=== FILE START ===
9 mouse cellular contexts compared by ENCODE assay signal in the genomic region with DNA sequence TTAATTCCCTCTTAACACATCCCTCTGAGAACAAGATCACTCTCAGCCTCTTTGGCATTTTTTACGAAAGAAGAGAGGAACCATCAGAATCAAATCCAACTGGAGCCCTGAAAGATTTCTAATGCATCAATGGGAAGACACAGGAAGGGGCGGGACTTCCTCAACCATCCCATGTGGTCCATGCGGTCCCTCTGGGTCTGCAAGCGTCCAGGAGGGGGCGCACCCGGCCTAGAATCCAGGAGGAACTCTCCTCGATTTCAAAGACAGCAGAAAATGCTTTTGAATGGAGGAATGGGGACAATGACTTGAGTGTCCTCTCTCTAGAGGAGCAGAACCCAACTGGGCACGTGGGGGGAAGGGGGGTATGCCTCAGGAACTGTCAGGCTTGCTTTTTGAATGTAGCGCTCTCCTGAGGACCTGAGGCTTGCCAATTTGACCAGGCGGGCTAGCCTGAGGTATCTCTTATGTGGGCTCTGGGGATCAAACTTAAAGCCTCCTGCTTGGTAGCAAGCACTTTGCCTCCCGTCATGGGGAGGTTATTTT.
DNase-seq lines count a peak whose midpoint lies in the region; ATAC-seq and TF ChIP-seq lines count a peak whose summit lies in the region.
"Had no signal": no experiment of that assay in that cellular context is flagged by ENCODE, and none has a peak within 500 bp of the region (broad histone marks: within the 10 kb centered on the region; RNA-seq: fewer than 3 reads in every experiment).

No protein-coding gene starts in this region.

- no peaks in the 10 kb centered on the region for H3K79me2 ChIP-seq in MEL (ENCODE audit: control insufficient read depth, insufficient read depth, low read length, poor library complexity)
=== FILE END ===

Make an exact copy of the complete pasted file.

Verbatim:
9 mouse cellular contexts compared by ENCODE assay signal in the genomic region with DNA sequence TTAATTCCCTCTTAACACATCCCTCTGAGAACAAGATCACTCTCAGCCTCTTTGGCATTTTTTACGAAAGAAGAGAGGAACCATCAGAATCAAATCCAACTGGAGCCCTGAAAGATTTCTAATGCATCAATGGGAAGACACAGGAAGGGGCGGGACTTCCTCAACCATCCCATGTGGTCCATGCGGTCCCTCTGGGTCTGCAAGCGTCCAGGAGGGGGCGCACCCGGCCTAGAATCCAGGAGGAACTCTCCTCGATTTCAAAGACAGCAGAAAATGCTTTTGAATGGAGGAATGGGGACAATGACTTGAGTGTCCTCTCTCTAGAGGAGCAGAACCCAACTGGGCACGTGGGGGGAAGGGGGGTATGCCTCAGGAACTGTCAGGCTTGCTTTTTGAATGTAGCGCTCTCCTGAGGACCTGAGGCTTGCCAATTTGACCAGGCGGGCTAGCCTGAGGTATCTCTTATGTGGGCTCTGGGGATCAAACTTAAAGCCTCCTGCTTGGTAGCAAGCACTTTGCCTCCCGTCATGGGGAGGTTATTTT.
DNase-seq lines count a peak whose midpoint lies in the region; ATAC-seq and TF ChIP-seq lines count a peak whose summit lies in the region.
"Had no signal": no experiment of that assay in that cellular context is flagged by ENCODE, and none has a peak within 500 bp of the region (broad histone marks: within the 10 kb centered on the region; RNA-seq: fewer than 3 reads in every experiment).

No protein-coding gene starts in this region.

- no peaks in the 10 kb centered on the region for H3K79me2 ChIP-seq in MEL (ENCODE audit: control insufficient read depth, insufficient read depth, low read length, poor library complexity)